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Friday, 12 January, 2001, 18:59 GMT
Microsoft judge 'not biased'
Kenneth Starr
Kenneth Starr: the former opponent of President Clinton now on Microsoft's trail
US goverment lawyers on Friday defended the judge who ordered the break-up of Microsoft - and gained the support of President Clinton's greatest courtroom opponents for their cause.

The US Justice Department hit back at claims by Microsoft that a court case which ended last June in the firm being ruled guilty of market abuse was "infected with error".

Microsoft has appealed against the decision, claiming presiding judge Thomas Jackson has revealed in interviews since the case that he was biased against the software giant.

"By repeatedly commenting on the merits of the case in the press, the disctrict judge has cast himself in the public eye as a participant in the controversy, thereby compromising the appearance of impartiality," the firm said in an appeal filed in November.

But the Justice Department, which is backed by 19 states, on Friday said Mr Jackson's comments "demonstrate neither bias nor the appearance of bias".

Lewinsky prosecutor

"The remarks cited by Microsoft provide no reason to doubt Judge Jackson's impartiality," the department said in its own brief to the US Court of Appeals on Friday.

District judge Thomas Penfield Jackson
Judge Thomas Jackson: press comments
While appeal court judge may feel it necessary review legal technicalities of the case, Microsoft is not entited to re-argue the facts of the case, the document said.

The lodging of the document came hours after government lawyers heard they had gained the backing of Kenneth Starr, the prosecutor who hounded President Bill Clinton over the Whitewater affair and, later, in the Monica Lewinsky trial.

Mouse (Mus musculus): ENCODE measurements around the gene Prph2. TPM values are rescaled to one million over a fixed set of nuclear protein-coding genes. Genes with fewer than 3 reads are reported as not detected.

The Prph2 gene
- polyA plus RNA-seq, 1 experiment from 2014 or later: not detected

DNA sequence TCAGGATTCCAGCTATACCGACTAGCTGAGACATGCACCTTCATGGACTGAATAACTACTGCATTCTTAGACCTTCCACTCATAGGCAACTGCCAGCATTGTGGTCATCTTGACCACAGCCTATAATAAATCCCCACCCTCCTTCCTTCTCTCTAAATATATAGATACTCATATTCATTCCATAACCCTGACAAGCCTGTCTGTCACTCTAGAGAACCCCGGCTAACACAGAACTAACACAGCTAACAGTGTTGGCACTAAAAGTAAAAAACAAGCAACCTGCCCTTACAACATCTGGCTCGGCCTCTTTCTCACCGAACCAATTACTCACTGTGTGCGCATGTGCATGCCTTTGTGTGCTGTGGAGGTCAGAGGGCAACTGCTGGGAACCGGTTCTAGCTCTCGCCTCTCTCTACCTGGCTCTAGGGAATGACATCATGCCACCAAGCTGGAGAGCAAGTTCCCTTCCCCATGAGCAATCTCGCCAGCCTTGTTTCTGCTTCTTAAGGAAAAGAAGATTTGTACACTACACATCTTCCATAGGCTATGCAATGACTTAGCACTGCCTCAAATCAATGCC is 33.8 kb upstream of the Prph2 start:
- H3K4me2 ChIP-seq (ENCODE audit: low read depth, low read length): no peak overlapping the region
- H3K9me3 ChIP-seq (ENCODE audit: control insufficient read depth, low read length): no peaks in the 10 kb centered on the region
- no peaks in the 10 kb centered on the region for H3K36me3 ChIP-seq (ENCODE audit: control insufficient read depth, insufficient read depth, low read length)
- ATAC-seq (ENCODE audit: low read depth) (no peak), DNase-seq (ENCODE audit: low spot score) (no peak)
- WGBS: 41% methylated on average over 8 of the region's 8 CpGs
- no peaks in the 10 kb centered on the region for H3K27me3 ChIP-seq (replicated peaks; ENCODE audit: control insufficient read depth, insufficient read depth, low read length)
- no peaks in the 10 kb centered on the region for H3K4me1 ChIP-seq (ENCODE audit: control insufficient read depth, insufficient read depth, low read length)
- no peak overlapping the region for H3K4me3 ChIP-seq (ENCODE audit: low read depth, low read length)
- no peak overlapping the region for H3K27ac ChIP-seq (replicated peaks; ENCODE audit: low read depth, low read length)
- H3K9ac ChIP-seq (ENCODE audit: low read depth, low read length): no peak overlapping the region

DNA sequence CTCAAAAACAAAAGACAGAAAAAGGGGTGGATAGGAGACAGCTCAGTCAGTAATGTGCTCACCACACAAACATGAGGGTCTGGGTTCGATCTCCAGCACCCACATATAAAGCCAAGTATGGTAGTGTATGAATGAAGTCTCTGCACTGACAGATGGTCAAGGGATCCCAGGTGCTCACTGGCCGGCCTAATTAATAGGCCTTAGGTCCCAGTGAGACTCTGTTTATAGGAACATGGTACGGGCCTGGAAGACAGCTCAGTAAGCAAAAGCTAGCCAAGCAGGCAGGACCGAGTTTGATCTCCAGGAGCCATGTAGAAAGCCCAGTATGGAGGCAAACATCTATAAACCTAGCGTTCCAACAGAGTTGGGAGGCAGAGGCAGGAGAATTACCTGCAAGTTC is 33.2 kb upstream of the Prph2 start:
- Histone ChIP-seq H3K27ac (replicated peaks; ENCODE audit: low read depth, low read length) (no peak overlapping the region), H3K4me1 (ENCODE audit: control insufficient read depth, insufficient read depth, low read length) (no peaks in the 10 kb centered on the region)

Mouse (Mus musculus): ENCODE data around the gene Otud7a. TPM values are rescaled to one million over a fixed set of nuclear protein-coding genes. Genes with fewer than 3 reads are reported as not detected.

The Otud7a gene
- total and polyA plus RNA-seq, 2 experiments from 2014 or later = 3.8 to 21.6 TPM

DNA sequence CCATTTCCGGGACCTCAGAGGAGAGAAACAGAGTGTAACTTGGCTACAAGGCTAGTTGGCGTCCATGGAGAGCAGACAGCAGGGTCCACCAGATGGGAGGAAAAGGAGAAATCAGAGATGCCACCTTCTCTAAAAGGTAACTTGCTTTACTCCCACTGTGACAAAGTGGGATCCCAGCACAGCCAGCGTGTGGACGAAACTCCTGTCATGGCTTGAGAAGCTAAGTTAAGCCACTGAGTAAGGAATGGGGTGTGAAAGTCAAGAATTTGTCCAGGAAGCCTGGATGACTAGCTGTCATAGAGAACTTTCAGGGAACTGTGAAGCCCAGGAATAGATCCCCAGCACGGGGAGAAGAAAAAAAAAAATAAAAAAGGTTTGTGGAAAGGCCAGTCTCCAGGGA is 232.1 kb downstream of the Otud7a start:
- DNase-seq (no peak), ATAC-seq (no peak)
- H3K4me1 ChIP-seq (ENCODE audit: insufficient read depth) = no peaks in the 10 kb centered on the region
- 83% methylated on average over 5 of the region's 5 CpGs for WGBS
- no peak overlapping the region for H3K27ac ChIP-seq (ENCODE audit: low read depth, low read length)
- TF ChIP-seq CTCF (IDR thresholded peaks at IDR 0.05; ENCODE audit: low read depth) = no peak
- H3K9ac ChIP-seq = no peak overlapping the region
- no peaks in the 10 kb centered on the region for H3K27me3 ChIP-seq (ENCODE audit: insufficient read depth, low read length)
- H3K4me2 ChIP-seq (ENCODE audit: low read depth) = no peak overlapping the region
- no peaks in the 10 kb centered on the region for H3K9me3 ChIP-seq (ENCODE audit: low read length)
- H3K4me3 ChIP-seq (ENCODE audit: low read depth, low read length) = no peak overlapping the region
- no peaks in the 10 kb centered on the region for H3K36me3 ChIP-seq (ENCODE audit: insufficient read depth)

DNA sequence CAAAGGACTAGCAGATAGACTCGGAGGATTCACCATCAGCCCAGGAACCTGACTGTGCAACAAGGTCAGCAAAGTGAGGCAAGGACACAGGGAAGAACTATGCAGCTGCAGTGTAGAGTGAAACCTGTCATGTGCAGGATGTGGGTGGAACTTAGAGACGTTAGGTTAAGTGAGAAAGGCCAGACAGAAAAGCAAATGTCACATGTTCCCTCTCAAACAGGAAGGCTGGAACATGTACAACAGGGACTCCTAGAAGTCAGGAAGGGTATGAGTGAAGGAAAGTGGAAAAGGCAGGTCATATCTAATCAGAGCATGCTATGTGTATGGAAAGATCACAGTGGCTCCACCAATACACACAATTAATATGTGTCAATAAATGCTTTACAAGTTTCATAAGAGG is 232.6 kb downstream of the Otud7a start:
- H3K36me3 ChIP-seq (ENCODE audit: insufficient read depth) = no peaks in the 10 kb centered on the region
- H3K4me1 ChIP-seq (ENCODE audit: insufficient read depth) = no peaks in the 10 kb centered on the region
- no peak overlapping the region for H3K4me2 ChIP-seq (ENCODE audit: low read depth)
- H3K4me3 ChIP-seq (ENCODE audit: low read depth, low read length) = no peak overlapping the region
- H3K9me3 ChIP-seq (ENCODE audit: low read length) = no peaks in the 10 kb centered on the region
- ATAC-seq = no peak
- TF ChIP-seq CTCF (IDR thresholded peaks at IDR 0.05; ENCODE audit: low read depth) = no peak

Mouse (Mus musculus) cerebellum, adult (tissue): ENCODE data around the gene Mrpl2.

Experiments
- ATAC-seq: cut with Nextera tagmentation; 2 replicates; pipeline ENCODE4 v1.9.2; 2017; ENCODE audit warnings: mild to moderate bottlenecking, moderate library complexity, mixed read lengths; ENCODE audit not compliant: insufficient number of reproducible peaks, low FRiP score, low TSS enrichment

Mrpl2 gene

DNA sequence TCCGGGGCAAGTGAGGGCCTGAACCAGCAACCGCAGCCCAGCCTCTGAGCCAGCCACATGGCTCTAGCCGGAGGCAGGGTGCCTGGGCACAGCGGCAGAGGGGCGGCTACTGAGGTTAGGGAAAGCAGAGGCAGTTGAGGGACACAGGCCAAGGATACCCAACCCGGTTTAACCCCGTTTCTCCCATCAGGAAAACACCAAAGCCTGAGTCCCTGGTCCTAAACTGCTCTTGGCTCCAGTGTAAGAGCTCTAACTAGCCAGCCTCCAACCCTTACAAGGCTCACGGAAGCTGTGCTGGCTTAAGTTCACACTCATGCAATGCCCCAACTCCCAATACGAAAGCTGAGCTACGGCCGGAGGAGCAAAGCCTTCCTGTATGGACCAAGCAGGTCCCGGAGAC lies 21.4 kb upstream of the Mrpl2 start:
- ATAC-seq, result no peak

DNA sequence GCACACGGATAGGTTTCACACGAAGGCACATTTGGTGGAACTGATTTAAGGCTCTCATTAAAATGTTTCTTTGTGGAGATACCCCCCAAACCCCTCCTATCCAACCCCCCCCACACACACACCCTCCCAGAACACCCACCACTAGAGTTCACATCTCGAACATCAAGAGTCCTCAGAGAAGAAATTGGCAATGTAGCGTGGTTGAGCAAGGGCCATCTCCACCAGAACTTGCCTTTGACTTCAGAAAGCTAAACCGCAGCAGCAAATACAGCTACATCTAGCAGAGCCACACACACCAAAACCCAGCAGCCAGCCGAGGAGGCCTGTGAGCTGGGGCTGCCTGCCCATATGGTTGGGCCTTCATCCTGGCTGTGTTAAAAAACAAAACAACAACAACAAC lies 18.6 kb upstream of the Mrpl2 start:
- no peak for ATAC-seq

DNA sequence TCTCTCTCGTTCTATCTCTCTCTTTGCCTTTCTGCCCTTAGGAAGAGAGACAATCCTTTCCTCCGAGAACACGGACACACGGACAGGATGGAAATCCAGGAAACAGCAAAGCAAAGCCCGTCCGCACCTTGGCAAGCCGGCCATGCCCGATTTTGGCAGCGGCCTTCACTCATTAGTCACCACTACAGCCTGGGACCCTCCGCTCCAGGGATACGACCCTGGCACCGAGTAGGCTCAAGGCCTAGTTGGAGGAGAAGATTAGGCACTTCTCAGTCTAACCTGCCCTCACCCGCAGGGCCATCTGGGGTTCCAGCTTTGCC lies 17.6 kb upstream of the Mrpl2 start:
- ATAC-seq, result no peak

Mr Starr has been hired by Procomp, a group formed by major Microsoft rival, including AOL Time Warner, Sun Microsystems and Oracle, to support the government in its anti-trust case.

Mr Starr stepped down last year as prosecutor in the Whitewater probe, which concerns a failed land deal in Arkansas.

Friday's 150-page brief from the Justice Department also said Microsoft had "deliberately embarked on a multifaceted campaign of anti-competitive conduct to protect its operating system monopoly".

'Classic case of monopolisation'

Last year's case was brought over claims that, by bundling web access software in with its popular Windows PC operating system, the firm had excluded competitors such as Netscape from the internet browsing market.

The move was a "classic case of monopolisation", the government submission said.

Microsoft, however, has pointed to the formation of AOL Time Warner, in a merger which US regulators cleared on Thursday, as evidence that the software giant is not a monopoly power.

The deal "is simply the latest example of the last three years... of the fierce competition that Microsoft faces in the high-tech industry", Microsoft spokesman Vivek Varma said.

"We continue to believe that Microsoft's decision to integrate browser and operating system will be found to be procompetitive and beneficial to consumers," he said.

See also:

19 Sep 00 | Business
Microsoft prosecutor resigns
07 Jun 00 | Microsoft
The Trial: Key Moments
26 Sep 00 | Business
Time on Microsoft's side
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